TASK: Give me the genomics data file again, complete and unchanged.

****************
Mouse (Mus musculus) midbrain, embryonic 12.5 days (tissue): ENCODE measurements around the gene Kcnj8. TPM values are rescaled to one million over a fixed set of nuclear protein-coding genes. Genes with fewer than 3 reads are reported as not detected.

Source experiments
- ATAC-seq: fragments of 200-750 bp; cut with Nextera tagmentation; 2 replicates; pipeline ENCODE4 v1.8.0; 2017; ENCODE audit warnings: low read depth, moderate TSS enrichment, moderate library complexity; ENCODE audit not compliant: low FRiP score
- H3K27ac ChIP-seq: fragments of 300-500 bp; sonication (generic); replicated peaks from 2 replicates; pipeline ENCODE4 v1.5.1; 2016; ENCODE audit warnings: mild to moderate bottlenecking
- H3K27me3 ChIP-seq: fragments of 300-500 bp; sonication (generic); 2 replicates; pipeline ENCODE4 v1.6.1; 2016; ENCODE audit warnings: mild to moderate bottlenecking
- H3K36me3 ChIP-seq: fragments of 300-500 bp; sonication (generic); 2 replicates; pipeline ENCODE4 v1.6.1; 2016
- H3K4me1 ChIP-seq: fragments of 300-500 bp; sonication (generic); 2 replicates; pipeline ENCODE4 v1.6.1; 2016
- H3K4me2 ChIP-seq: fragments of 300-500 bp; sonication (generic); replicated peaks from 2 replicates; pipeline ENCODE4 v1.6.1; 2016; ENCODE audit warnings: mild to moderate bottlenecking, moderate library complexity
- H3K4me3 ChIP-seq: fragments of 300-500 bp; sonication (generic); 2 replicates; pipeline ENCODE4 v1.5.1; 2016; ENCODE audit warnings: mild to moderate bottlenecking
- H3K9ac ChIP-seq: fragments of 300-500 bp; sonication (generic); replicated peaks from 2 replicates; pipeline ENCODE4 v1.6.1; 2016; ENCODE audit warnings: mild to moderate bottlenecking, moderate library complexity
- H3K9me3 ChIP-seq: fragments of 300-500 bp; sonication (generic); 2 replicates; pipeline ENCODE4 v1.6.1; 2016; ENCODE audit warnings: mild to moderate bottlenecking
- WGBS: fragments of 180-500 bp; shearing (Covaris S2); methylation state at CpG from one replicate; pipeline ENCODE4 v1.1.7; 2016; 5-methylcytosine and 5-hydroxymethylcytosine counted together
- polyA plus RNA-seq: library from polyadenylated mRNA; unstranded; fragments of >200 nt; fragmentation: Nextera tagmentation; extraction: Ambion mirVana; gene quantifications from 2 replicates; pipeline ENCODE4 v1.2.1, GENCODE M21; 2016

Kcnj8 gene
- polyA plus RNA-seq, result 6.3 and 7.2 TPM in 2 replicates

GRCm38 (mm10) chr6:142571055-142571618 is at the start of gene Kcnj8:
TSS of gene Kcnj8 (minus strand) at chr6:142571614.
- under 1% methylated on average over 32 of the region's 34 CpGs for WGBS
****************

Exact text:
Mouse (Mus musculus) midbrain, embryonic 12.5 days (tissue): ENCODE measurements around the gene Kcnj8. TPM values are rescaled to one million over a fixed set of nuclear protein-coding genes. Genes with fewer than 3 reads are reported as not detected.

Source experiments
- ATAC-seq: fragments of 200-750 bp; cut with Nextera tagmentation; 2 replicates; pipeline ENCODE4 v1.8.0; 2017; ENCODE audit warnings: low read depth, moderate TSS enrichment, moderate library complexity; ENCODE audit not compliant: low FRiP score
- H3K27ac ChIP-seq: fragments of 300-500 bp; sonication (generic); replicated peaks from 2 replicates; pipeline ENCODE4 v1.5.1; 2016; ENCODE audit warnings: mild to moderate bottlenecking
- H3K27me3 ChIP-seq: fragments of 300-500 bp; sonication (generic); 2 replicates; pipeline ENCODE4 v1.6.1; 2016; ENCODE audit warnings: mild to moderate bottlenecking
- H3K36me3 ChIP-seq: fragments of 300-500 bp; sonication (generic); 2 replicates; pipeline ENCODE4 v1.6.1; 2016
- H3K4me1 ChIP-seq: fragments of 300-500 bp; sonication (generic); 2 replicates; pipeline ENCODE4 v1.6.1; 2016
- H3K4me2 ChIP-seq: fragments of 300-500 bp; sonication (generic); replicated peaks from 2 replicates; pipeline ENCODE4 v1.6.1; 2016; ENCODE audit warnings: mild to moderate bottlenecking, moderate library complexity
- H3K4me3 ChIP-seq: fragments of 300-500 bp; sonication (generic); 2 replicates; pipeline ENCODE4 v1.5.1; 2016; ENCODE audit warnings: mild to moderate bottlenecking
- H3K9ac ChIP-seq: fragments of 300-500 bp; sonication (generic); replicated peaks from 2 replicates; pipeline ENCODE4 v1.6.1; 2016; ENCODE audit warnings: mild to moderate bottlenecking, moderate library complexity
- H3K9me3 ChIP-seq: fragments of 300-500 bp; sonication (generic); 2 replicates; pipeline ENCODE4 v1.6.1; 2016; ENCODE audit warnings: mild to moderate bottlenecking
- WGBS: fragments of 180-500 bp; shearing (Covaris S2); methylation state at CpG from one replicate; pipeline ENCODE4 v1.1.7; 2016; 5-methylcytosine and 5-hydroxymethylcytosine counted together
- polyA plus RNA-seq: library from polyadenylated mRNA; unstranded; fragments of >200 nt; fragmentation: Nextera tagmentation; extraction: Ambion mirVana; gene quantifications from 2 replicates; pipeline ENCODE4 v1.2.1, GENCODE M21; 2016

Kcnj8 gene
- polyA plus RNA-seq, result 6.3 and 7.2 TPM in 2 replicates

GRCm38 (mm10) chr6:142571055-142571618 is at the start of gene Kcnj8:
TSS of gene Kcnj8 (minus strand) at chr6:142571614.
- under 1% methylated on average over 32 of the region's 34 CpGs for WGBS